Blood-Pressure Lowering in Intermediate-Risk Persons without Cardiovascular Disease. Academic Article uri icon

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abstract

  • BACKGROUND: Antihypertensive therapy reduces the risk of cardiovascular events among high-risk persons and among those with a systolic blood pressure of 160 mm Hg or higher, but its role in persons at intermediate risk and with lower blood pressure is unclear. METHODS: In one comparison from a 2-by-2 factorial trial, we randomly assigned 12,705 participants at intermediate risk who did not have cardiovascular disease to receive either candesartan at a dose of 16 mg per day plus hydrochlorothiazide at a dose of 12.5 mg per day or placebo. The first coprimary outcome was the composite of death from cardiovascular causes, nonfatal myocardial infarction, or nonfatal stroke; the second coprimary outcome additionally included resuscitated cardiac arrest, heart failure, and revascularization. The median follow-up was 5.6 years. RESULTS: The mean blood pressure of the participants at baseline was 138.1/81.9 mm Hg; the decrease in blood pressure was 6.0/3.0 mm Hg greater in the active-treatment group than in the placebo group. The first coprimary outcome occurred in 260 participants (4.1%) in the active-treatment group and in 279 (4.4%) in the placebo group (hazard ratio, 0.93; 95% confidence interval [CI], 0.79 to 1.10; P=0.40); the second coprimary outcome occurred in 312 participants (4.9%) and 328 participants (5.2%), respectively (hazard ratio, 0.95; 95% CI, 0.81 to 1.11; P=0.51). In one of the three prespecified hypothesis-based subgroups, participants in the subgroup for the upper third of systolic blood pressure (>143.5 mm Hg) who were in the active-treatment group had significantly lower rates of the first and second coprimary outcomes than those in the placebo group; effects were neutral in the middle and lower thirds (P=0.02 and P=0.009, respectively, for trend in the two outcomes). CONCLUSIONS: Therapy with candesartan at a dose of 16 mg per day plus hydrochlorothiazide at a dose of 12.5 mg per day was not associated with a lower rate of major cardiovascular events than placebo among persons at intermediate risk who did not have cardiovascular disease. (Funded by the Canadian Institutes of Health Research and AstraZeneca; ClinicalTrials.gov number, NCT00468923.).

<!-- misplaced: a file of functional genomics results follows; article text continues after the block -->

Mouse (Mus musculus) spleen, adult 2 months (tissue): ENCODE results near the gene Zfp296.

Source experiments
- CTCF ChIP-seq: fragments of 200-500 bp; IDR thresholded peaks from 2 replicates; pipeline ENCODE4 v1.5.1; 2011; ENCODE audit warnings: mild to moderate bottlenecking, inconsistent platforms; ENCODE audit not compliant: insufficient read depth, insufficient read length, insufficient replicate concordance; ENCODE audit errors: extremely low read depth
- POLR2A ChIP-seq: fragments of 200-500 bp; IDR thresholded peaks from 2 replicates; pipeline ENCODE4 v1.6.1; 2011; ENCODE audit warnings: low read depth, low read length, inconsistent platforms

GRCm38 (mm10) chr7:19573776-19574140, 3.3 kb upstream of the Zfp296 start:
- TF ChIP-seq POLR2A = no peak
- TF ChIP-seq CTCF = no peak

authors

  • Lonn, Eva
  • Bosch, Jackie
  • López-Jaramillo, Patricio
  • Zhu, Jun
  • Liu, Lisheng
  • Pais, Prem
  • Diaz, Rafael
  • Xavier, Denis
  • Sliwa, Karen
  • Dans, Antonio
  • Avezum, Alvaro
  • Piegas, Leopoldo S
  • Keltai, Katalin
  • Keltai, Matyas
  • Chazova, Irina
  • Peters, Ron JG
  • Held, Claes
  • Yusoff, Khalid
  • Lewis, Basil S
  • Jansky, Petr
  • Parkhomenko, Alexander
  • Khunti, Kamlesh
  • Toff, William D
  • Reid, Christopher M
  • Varigos, John
  • Leiter, Lawrence A
  • Molina, Dora I
  • McKelvie, Robert
  • Pogue, Janice
  • Wilkinson, Joanne
  • Jung, Hyejung
  • Dagenais, Gilles
  • Yusuf, Salim
  • HOPE-3 Investigators

publication date

  • May 26, 2016